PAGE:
Minimax Lower Bounds for Realizable Transductive Classification

9 Feb 2016  ·  Ilya Tolstikhin, David Lopez-Paz ·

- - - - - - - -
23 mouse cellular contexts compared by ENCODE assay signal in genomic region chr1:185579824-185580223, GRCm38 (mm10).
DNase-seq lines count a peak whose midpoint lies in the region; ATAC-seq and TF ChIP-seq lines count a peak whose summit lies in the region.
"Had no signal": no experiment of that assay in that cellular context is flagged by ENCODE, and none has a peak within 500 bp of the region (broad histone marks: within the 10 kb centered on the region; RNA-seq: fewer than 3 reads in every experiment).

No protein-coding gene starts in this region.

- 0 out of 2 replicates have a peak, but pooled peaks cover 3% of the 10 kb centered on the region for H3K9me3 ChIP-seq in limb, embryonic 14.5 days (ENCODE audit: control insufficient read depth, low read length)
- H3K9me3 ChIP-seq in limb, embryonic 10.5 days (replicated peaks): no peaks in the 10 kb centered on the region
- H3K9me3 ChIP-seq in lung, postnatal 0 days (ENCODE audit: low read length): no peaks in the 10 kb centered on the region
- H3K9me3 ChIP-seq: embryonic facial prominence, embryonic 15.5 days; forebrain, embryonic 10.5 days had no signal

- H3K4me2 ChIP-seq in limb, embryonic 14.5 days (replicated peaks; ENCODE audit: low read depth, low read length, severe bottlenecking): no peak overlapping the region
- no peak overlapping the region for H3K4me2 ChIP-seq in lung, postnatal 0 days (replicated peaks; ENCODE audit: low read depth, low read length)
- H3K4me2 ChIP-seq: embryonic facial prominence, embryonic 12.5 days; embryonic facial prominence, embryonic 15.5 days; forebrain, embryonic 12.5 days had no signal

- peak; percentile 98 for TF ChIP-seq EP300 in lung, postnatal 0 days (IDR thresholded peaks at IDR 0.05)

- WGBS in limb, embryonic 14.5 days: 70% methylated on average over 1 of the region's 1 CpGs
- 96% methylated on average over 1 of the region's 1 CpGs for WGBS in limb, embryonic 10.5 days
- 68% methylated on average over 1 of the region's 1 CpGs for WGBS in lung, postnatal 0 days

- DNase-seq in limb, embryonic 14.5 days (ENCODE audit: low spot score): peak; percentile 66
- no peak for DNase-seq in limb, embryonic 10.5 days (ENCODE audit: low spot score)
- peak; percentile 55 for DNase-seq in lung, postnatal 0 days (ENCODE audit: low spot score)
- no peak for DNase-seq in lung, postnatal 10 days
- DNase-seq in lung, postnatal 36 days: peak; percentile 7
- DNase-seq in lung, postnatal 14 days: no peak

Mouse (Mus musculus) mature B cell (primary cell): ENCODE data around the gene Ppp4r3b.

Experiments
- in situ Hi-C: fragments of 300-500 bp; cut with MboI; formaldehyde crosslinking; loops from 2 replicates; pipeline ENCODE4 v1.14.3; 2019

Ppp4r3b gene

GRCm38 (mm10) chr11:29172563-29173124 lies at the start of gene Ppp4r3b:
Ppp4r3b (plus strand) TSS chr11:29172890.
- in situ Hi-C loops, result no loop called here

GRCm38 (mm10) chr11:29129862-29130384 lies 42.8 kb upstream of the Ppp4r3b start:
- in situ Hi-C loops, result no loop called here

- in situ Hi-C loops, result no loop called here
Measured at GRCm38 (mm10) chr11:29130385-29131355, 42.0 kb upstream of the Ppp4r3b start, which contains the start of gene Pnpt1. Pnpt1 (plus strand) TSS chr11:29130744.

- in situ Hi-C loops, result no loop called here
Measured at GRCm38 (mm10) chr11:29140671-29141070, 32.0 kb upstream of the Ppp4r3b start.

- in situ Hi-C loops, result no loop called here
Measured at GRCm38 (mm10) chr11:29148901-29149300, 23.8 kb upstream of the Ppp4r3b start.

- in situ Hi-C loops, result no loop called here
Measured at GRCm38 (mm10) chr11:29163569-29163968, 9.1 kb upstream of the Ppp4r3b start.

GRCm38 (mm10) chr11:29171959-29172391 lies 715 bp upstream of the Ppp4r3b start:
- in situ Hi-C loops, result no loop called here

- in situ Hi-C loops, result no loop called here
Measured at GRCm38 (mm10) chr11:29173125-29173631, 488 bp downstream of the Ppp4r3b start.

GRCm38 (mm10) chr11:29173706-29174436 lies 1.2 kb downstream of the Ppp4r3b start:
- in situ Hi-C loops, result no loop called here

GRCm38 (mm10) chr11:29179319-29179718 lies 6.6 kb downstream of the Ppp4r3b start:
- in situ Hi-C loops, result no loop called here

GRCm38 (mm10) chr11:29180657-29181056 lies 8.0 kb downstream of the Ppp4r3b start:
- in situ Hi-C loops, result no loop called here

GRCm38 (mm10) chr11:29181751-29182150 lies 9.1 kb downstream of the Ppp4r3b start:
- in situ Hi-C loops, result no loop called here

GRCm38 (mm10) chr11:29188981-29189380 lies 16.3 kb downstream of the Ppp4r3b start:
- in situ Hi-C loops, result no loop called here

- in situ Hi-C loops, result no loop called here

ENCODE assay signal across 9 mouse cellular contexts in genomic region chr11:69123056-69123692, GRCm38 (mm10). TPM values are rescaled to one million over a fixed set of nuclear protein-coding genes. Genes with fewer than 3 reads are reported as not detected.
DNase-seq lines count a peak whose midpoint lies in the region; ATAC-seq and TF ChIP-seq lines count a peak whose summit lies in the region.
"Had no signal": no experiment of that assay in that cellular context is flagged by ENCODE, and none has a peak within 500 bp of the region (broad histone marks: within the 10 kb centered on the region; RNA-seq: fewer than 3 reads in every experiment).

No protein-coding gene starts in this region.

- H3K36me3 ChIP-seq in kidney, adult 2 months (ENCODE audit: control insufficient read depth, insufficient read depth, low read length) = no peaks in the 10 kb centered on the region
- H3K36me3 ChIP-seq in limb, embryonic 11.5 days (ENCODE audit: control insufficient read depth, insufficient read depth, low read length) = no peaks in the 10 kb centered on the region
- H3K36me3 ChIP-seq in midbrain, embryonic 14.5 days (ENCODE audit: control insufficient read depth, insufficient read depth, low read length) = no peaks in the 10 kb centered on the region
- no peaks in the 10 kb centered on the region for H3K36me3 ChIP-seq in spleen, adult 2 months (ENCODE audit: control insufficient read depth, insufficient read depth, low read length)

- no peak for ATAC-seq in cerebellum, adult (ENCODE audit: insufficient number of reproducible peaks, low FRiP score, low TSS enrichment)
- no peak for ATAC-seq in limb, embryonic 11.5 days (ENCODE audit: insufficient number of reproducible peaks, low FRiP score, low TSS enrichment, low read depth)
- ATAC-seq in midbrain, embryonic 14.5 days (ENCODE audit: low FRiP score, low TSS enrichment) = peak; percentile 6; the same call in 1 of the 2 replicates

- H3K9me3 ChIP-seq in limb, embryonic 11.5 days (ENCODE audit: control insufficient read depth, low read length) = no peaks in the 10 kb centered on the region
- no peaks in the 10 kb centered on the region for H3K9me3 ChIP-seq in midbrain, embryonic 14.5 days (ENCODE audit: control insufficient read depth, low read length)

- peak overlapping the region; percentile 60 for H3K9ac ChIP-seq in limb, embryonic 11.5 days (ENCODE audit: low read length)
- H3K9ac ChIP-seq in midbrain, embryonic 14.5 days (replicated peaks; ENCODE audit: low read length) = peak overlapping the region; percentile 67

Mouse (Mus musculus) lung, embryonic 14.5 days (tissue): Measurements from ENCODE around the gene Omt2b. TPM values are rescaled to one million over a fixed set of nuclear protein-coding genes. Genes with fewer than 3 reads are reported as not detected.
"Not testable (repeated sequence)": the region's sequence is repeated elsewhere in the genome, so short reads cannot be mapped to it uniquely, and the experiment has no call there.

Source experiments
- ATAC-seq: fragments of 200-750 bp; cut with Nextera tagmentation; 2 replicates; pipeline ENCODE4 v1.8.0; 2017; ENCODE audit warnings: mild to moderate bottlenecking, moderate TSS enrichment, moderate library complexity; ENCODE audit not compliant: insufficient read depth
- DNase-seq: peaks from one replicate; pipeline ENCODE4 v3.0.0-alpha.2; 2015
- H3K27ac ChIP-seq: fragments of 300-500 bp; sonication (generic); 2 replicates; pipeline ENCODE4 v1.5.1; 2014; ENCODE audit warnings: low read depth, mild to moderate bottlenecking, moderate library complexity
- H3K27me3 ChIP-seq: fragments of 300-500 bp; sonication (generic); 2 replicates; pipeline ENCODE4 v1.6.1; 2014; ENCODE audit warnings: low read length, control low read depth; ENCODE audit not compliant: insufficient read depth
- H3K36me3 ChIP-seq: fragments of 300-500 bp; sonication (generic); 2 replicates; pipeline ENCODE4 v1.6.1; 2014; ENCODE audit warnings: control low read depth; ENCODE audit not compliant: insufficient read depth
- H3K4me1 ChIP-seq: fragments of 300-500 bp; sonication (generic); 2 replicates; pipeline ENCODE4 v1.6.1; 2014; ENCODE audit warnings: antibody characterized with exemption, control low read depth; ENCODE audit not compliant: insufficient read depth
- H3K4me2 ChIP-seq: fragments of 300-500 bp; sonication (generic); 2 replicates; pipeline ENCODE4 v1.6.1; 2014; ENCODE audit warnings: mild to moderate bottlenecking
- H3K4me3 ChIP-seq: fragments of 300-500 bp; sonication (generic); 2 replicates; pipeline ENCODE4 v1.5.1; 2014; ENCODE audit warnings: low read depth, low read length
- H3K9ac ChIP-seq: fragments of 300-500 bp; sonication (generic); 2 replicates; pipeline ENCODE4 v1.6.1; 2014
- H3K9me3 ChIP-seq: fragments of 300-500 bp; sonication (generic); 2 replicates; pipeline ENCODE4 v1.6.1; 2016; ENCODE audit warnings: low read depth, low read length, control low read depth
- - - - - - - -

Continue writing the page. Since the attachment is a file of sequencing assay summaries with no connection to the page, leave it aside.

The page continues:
Transductive learning considers a training set of $m$ labeled samples and a test set of $u$ unlabeled samples, with the goal of best labeling that particular test set. Conversely, inductive learning considers a training set of $m$ labeled samples drawn iid from $P(X,Y)$, with the goal of best labeling any future samples drawn iid from $P(X)$. This comparison suggests that transduction is a much easier type of inference than induction, but is this really the case? This paper provides a negative answer to this question, by proving the first known minimax lower bounds for transductive, realizable, binary classification. Our lower bounds show that $m$ should be at least $\Omega(d/\epsilon + \log(1/\delta)/\epsilon)$ when $\epsilon$-learning a concept class $\mathcal{H}$ of finite VC-dimension $d<\infty$ with confidence $1-\delta$, for all $m \leq u$. This result draws three important conclusions. First, general transduction is as hard as general induction, since both problems have $\Omega(d/m)$ minimax values. Second, the use of unlabeled data does not help general transduction, since supervised learning algorithms such as ERM and (Hanneke, 2015) match our transductive lower bounds while ignoring the unlabeled test set. Third, our transductive lower bounds imply lower bounds for semi-supervised learning, which add to the important discussion about the role of unlabeled data in machine learning.

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